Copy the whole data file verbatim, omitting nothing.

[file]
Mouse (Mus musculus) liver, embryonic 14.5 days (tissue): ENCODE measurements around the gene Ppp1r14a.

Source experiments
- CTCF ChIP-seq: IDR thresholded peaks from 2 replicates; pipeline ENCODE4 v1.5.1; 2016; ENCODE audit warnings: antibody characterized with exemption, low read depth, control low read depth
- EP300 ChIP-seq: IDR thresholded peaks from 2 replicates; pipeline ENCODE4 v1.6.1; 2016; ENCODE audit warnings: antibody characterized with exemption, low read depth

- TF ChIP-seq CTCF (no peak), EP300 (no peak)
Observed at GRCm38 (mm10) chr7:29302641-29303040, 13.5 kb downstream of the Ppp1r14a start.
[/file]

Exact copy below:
Mouse (Mus musculus) liver, embryonic 14.5 days (tissue): ENCODE measurements around the gene Ppp1r14a.

Source experiments
- CTCF ChIP-seq: IDR thresholded peaks from 2 replicates; pipeline ENCODE4 v1.5.1; 2016; ENCODE audit warnings: antibody characterized with exemption, low read depth, control low read depth
- EP300 ChIP-seq: IDR thresholded peaks from 2 replicates; pipeline ENCODE4 v1.6.1; 2016; ENCODE audit warnings: antibody characterized with exemption, low read depth

- TF ChIP-seq CTCF (no peak), EP300 (no peak)
Observed at GRCm38 (mm10) chr7:29302641-29303040, 13.5 kb downstream of the Ppp1r14a start.